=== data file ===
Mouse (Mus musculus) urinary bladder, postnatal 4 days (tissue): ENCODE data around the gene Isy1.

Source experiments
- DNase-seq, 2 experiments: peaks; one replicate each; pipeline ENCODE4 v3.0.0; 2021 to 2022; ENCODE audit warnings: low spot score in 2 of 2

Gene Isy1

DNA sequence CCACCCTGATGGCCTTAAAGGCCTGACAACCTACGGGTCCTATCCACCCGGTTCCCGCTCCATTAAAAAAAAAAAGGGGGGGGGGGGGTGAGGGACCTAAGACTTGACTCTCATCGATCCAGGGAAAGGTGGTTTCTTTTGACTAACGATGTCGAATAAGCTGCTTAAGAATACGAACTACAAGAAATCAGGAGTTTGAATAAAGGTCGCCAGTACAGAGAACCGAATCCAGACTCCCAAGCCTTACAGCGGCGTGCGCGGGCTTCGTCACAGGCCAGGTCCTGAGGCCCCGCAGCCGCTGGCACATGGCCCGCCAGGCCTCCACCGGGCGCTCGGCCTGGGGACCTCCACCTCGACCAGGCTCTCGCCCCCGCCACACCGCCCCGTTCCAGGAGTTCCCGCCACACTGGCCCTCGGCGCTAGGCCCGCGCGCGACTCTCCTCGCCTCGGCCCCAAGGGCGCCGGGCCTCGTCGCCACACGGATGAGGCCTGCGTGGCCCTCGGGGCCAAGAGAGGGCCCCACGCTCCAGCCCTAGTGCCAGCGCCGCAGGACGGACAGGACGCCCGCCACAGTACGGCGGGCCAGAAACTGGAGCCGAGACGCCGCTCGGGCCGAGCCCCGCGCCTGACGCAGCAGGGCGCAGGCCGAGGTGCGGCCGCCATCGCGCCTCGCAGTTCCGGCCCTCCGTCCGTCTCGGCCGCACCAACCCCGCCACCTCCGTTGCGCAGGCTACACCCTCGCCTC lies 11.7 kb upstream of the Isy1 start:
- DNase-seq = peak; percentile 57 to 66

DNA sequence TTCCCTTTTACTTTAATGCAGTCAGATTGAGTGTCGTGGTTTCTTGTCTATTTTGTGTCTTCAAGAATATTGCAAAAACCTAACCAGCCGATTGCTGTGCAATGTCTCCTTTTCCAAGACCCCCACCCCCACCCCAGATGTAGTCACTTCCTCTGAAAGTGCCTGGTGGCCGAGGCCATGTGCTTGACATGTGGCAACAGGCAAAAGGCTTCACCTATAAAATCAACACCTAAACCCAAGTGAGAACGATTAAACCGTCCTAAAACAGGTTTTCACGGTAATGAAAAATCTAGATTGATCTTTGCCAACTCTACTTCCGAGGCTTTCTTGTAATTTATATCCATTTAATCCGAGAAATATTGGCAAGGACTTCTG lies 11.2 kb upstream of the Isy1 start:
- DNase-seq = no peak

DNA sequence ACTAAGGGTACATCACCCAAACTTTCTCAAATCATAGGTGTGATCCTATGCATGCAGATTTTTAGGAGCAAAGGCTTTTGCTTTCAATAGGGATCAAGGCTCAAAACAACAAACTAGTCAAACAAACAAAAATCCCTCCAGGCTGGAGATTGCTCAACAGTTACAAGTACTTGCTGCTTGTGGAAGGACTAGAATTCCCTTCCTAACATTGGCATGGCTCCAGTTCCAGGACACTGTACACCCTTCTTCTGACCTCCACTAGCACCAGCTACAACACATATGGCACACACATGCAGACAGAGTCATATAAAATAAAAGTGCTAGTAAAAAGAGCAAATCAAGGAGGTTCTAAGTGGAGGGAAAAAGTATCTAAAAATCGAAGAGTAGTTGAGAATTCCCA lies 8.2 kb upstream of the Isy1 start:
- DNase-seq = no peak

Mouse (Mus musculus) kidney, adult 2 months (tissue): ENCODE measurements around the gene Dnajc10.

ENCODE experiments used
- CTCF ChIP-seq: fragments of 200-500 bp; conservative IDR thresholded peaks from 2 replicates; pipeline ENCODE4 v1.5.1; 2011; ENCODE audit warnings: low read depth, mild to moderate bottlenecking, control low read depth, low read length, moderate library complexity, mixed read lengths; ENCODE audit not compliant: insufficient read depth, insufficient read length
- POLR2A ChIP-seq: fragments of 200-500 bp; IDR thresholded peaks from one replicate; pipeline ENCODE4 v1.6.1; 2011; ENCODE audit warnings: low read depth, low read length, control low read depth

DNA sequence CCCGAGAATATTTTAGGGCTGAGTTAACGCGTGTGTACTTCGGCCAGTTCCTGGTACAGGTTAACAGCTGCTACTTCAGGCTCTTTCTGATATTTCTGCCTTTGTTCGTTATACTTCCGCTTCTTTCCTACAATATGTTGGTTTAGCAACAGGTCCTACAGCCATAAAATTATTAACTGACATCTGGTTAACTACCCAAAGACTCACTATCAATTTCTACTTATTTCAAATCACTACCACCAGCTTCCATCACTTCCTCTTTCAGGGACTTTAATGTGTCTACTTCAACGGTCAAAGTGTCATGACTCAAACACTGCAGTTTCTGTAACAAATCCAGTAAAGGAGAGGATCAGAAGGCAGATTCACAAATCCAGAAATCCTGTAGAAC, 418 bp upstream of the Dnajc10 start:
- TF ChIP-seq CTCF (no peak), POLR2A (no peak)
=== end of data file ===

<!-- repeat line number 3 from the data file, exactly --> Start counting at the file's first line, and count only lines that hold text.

- DNase-seq, 2 experiments: peaks; one replicate each; pipeline ENCODE4 v3.0.0; 2021 to 2022; ENCODE audit warnings: low spot score in 2 of 2